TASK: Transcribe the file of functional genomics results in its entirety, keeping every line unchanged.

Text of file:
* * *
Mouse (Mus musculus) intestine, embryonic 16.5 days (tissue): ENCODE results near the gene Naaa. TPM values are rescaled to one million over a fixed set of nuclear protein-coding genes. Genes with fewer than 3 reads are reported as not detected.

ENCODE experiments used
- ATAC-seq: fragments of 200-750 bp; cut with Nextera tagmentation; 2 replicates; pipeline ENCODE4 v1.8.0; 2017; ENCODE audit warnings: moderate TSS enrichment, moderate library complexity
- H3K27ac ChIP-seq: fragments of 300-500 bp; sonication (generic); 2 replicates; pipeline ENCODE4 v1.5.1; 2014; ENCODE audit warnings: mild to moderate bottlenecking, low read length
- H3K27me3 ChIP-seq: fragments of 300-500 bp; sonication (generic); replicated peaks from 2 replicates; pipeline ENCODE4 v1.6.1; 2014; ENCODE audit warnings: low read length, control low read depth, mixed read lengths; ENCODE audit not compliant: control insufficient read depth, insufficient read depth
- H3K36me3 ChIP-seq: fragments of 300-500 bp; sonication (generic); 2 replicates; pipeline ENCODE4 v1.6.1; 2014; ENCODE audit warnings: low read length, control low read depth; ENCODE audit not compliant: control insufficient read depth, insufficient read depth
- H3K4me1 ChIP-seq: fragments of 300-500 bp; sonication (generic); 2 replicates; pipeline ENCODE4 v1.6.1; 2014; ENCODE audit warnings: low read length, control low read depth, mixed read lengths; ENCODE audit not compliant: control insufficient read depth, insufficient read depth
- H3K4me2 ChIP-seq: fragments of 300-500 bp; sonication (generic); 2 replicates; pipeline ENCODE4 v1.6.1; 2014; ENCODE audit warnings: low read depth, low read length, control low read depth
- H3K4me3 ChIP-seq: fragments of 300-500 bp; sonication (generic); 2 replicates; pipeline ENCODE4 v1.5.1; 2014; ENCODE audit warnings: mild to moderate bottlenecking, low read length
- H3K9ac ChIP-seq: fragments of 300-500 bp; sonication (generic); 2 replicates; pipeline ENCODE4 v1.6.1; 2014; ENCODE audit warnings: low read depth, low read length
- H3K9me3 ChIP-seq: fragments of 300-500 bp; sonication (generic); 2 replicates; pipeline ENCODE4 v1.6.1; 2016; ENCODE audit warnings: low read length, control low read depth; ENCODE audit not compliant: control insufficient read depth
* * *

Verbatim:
Mouse (Mus musculus) intestine, embryonic 16.5 days (tissue): ENCODE results near the gene Naaa. TPM values are rescaled to one million over a fixed set of nuclear protein-coding genes. Genes with fewer than 3 reads are reported as not detected.

ENCODE experiments used
- ATAC-seq: fragments of 200-750 bp; cut with Nextera tagmentation; 2 replicates; pipeline ENCODE4 v1.8.0; 2017; ENCODE audit warnings: moderate TSS enrichment, moderate library complexity
- H3K27ac ChIP-seq: fragments of 300-500 bp; sonication (generic); 2 replicates; pipeline ENCODE4 v1.5.1; 2014; ENCODE audit warnings: mild to moderate bottlenecking, low read length
- H3K27me3 ChIP-seq: fragments of 300-500 bp; sonication (generic); replicated peaks from 2 replicates; pipeline ENCODE4 v1.6.1; 2014; ENCODE audit warnings: low read length, control low read depth, mixed read lengths; ENCODE audit not compliant: control insufficient read depth, insufficient read depth
- H3K36me3 ChIP-seq: fragments of 300-500 bp; sonication (generic); 2 replicates; pipeline ENCODE4 v1.6.1; 2014; ENCODE audit warnings: low read length, control low read depth; ENCODE audit not compliant: control insufficient read depth, insufficient read depth
- H3K4me1 ChIP-seq: fragments of 300-500 bp; sonication (generic); 2 replicates; pipeline ENCODE4 v1.6.1; 2014; ENCODE audit warnings: low read length, control low read depth, mixed read lengths; ENCODE audit not compliant: control insufficient read depth, insufficient read depth
- H3K4me2 ChIP-seq: fragments of 300-500 bp; sonication (generic); 2 replicates; pipeline ENCODE4 v1.6.1; 2014; ENCODE audit warnings: low read depth, low read length, control low read depth
- H3K4me3 ChIP-seq: fragments of 300-500 bp; sonication (generic); 2 replicates; pipeline ENCODE4 v1.5.1; 2014; ENCODE audit warnings: mild to moderate bottlenecking, low read length
- H3K9ac ChIP-seq: fragments of 300-500 bp; sonication (generic); 2 replicates; pipeline ENCODE4 v1.6.1; 2014; ENCODE audit warnings: low read depth, low read length
- H3K9me3 ChIP-seq: fragments of 300-500 bp; sonication (generic); 2 replicates; pipeline ENCODE4 v1.6.1; 2016; ENCODE audit warnings: low read length, control low read depth; ENCODE audit not compliant: control insufficient read depth